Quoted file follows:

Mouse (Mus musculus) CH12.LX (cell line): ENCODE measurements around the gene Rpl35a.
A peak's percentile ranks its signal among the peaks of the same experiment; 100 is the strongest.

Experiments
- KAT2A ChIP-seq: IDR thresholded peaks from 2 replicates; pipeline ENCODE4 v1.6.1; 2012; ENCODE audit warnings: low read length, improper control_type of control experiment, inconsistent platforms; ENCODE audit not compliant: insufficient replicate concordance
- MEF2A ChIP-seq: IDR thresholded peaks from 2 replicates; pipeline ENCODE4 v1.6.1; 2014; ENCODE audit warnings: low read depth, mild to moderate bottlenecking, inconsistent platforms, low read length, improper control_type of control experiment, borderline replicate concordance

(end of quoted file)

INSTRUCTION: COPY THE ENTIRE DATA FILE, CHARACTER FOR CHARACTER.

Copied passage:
Mouse (Mus musculus) CH12.LX (cell line): ENCODE measurements around the gene Rpl35a.
A peak's percentile ranks its signal among the peaks of the same experiment; 100 is the strongest.

Experiments
- KAT2A ChIP-seq: IDR thresholded peaks from 2 replicates; pipeline ENCODE4 v1.6.1; 2012; ENCODE audit warnings: low read length, improper control_type of control experiment, inconsistent platforms; ENCODE audit not compliant: insufficient replicate concordance
- MEF2A ChIP-seq: IDR thresholded peaks from 2 replicates; pipeline ENCODE4 v1.6.1; 2014; ENCODE audit warnings: low read depth, mild to moderate bottlenecking, inconsistent platforms, low read length, improper control_type of control experiment, borderline replicate concordance